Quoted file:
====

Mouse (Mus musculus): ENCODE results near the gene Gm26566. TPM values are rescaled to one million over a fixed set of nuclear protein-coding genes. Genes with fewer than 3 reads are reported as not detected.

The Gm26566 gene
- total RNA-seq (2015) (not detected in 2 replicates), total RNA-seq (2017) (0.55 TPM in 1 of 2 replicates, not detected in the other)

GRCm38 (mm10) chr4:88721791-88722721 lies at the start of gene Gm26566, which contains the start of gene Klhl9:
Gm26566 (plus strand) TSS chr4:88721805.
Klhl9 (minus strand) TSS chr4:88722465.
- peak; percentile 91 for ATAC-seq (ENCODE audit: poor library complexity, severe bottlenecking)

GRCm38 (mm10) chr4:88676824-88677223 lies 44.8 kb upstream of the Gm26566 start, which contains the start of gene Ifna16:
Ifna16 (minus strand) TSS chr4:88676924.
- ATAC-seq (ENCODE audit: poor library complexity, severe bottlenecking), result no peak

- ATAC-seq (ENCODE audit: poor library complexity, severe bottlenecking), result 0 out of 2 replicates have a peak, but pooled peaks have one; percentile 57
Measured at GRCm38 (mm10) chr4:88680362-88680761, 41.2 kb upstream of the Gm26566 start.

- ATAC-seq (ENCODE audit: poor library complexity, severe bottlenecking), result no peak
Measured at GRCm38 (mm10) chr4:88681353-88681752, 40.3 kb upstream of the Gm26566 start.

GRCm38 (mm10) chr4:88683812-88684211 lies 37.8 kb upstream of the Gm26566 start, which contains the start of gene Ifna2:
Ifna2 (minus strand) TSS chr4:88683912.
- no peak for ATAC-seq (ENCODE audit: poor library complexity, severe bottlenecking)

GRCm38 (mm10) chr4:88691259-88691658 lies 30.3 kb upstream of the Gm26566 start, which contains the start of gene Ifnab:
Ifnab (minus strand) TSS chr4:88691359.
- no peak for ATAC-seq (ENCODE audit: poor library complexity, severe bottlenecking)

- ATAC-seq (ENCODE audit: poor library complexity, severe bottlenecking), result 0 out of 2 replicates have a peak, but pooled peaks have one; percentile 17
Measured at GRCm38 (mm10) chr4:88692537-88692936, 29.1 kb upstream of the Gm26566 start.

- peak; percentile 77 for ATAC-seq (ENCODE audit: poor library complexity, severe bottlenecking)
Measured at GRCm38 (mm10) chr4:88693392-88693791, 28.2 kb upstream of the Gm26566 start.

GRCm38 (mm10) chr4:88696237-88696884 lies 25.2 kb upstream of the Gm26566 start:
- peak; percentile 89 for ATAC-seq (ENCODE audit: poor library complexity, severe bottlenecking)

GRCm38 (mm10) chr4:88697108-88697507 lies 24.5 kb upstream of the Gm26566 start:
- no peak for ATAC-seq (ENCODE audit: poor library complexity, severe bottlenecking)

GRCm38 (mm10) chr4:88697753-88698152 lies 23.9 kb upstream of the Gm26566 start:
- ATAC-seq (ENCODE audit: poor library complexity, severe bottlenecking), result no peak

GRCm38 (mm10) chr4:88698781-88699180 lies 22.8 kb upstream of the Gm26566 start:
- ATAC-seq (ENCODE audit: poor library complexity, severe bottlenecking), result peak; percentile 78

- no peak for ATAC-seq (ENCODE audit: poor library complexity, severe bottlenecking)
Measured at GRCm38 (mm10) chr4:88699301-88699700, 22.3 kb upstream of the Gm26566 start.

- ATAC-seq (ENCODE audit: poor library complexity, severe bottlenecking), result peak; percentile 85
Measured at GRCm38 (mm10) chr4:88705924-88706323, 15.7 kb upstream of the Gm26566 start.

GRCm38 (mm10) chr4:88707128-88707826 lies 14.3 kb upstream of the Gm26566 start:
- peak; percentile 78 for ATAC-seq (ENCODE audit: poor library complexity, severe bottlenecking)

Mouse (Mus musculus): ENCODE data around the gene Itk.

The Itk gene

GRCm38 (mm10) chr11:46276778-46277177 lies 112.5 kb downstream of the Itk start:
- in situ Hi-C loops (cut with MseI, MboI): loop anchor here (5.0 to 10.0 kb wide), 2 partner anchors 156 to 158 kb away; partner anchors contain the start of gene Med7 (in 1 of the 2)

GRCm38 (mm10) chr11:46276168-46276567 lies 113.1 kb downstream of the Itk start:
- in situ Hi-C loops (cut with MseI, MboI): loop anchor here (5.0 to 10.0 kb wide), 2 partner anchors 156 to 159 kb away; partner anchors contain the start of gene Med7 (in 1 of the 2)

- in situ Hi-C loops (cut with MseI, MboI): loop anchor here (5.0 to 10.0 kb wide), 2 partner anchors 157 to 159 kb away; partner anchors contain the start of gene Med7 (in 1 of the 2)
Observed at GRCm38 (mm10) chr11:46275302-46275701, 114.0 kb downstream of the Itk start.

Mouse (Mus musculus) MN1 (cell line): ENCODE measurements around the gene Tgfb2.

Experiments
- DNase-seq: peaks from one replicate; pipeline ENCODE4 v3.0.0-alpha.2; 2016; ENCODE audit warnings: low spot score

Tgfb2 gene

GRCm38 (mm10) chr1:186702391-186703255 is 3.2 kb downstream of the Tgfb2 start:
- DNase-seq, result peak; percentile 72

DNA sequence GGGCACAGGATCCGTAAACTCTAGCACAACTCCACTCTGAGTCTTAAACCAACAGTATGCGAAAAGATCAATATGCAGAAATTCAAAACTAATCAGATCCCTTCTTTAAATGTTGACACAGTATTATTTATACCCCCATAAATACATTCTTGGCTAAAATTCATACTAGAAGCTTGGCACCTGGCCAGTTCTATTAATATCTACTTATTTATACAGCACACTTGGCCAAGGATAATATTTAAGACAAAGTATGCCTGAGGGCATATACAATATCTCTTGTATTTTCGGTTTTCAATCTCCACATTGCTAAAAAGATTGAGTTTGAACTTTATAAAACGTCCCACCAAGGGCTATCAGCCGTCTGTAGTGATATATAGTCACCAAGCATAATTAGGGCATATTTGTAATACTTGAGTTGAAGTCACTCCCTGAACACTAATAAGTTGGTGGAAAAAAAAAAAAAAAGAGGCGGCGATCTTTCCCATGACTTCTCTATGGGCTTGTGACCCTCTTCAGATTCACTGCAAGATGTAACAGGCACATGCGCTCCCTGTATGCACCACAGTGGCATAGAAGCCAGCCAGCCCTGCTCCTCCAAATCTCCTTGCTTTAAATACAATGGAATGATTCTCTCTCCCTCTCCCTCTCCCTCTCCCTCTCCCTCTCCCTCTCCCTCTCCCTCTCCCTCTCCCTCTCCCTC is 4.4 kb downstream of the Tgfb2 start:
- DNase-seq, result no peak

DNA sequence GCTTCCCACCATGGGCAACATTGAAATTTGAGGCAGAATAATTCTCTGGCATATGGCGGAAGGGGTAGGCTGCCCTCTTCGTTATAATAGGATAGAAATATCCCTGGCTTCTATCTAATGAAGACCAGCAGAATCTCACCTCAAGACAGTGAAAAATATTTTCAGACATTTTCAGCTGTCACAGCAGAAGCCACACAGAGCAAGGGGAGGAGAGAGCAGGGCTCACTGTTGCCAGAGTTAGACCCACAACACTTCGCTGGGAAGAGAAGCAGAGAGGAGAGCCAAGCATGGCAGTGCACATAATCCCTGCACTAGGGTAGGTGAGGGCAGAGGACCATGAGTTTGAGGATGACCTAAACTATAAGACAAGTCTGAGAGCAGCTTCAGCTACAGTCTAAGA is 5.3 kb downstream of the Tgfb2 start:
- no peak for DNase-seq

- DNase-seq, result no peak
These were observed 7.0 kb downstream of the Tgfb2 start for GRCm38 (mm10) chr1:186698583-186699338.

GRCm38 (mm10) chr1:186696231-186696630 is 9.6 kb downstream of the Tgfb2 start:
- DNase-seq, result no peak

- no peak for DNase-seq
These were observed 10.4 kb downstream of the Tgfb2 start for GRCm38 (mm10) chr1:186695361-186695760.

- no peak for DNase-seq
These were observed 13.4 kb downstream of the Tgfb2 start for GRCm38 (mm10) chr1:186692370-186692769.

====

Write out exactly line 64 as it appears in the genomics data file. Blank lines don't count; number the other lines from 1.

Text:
These were observed 13.4 kb downstream of the Tgfb2 start for GRCm38 (mm10) chr1:186692370-186692769.